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Stephen Mayo | Eyesight, Binoculars & Telescopes

Eyesight, Binoculars & Telescopes

April 25, 2021

If you go outside on a clear night and look at the giant dome above that is the night sky,  you'll find that you can see 20-40% of the dome at any one time, depending on where you're looking.  The field of vision is wide and broad.  Thousands of stars and other celestial objections are visible, but it's hard to see much detail on any particular star.


Look through a pair of binoculars, and suddenly much more detail is visible.  To the naked eye, the Big Dipper appears like 7-8 stars.  With binoculars, it becomes clear that there are hundreds more stars scattered directly in and around the Big Dipper, most of them too faint and small to detect with the naked eye.  But this detail comes at a cost: through the binoculars your field of vision has shrunk to only 1-3% of the sky.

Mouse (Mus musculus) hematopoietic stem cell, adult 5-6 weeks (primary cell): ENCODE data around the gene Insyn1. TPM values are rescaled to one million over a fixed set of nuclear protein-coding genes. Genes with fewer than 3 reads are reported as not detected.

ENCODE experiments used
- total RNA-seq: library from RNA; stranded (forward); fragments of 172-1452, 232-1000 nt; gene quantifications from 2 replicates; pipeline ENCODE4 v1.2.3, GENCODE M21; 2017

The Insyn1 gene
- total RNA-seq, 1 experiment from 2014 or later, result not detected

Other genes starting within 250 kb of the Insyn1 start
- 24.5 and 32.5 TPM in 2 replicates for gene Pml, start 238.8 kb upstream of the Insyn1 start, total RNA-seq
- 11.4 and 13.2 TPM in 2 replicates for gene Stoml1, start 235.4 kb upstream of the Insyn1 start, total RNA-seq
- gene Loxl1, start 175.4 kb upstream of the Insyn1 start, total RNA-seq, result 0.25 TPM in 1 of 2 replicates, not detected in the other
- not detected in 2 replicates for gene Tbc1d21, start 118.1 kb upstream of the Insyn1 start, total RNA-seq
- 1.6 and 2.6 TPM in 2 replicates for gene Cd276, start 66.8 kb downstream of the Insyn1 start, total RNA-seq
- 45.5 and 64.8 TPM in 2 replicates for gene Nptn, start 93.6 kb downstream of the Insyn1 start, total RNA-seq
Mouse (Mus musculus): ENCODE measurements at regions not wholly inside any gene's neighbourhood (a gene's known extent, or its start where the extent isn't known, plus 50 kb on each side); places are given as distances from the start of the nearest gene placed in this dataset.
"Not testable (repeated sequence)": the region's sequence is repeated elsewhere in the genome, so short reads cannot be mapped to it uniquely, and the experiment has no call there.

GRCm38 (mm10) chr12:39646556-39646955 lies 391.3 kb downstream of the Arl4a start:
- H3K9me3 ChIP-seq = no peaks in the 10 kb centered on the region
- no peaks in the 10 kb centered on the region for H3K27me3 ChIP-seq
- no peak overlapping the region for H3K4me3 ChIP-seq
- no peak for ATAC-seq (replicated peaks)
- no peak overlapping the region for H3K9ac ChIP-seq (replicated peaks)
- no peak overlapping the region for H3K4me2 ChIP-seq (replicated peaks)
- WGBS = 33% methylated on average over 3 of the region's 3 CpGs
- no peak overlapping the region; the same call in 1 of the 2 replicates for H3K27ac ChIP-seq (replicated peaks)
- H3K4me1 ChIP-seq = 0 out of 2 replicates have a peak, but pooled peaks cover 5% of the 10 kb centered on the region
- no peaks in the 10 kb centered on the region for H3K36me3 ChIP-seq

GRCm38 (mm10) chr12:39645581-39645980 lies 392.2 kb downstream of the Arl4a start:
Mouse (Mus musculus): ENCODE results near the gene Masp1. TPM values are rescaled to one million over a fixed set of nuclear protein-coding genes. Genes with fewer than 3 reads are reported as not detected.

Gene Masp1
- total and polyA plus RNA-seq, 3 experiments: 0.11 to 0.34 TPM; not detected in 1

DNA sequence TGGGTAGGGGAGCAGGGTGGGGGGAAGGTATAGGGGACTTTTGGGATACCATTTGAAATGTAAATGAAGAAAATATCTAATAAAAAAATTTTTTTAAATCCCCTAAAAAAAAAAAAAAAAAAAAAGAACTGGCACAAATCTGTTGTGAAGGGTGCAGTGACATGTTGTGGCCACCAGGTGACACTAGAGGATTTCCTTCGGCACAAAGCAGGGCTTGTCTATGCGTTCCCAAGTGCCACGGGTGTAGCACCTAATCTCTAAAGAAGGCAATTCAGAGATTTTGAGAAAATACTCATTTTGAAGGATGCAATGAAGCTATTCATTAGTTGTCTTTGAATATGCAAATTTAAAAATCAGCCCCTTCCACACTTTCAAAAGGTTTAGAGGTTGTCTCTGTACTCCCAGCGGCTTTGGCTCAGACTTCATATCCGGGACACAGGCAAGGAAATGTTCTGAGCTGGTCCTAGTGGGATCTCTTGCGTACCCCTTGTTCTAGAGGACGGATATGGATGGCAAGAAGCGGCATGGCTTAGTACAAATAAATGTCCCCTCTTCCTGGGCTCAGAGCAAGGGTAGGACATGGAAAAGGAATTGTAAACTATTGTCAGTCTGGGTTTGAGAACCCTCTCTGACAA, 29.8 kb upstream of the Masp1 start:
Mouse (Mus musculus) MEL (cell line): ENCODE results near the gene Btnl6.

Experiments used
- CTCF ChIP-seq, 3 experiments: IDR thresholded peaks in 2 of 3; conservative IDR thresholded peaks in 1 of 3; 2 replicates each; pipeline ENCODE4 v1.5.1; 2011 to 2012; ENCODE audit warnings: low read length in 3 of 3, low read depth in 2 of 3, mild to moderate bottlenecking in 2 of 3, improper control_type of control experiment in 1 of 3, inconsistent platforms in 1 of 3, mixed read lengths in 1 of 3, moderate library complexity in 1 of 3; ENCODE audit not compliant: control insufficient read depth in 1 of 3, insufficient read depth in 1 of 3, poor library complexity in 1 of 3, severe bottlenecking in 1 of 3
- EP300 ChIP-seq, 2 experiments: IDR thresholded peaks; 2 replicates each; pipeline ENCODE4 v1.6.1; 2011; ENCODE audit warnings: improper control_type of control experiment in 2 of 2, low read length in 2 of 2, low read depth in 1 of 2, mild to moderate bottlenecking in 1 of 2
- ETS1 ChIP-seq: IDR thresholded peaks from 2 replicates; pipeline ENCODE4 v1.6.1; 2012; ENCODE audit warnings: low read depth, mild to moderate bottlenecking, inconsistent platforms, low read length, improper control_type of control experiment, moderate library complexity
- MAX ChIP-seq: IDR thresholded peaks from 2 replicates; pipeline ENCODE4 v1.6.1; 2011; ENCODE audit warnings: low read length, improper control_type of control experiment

Pull out your telescope, and the trend continues.  Now you can see extraordinary detail, such as rings around the planet Saturn.  But the field of vision has shrunk even further to much less than 1% of the night sky.


This effect (the more detail we see, the less context we see) that we experience with vision is relevant for our attention too.  The more we focus our attention on one person, activity, thought or fear, the harder it is to be aware of everything else around us.


Part of being "aware" is acknowledging what kind of focus we're using (naked eye, binoculars or telescope) and recognizing the benefits and limitations that come along with it.

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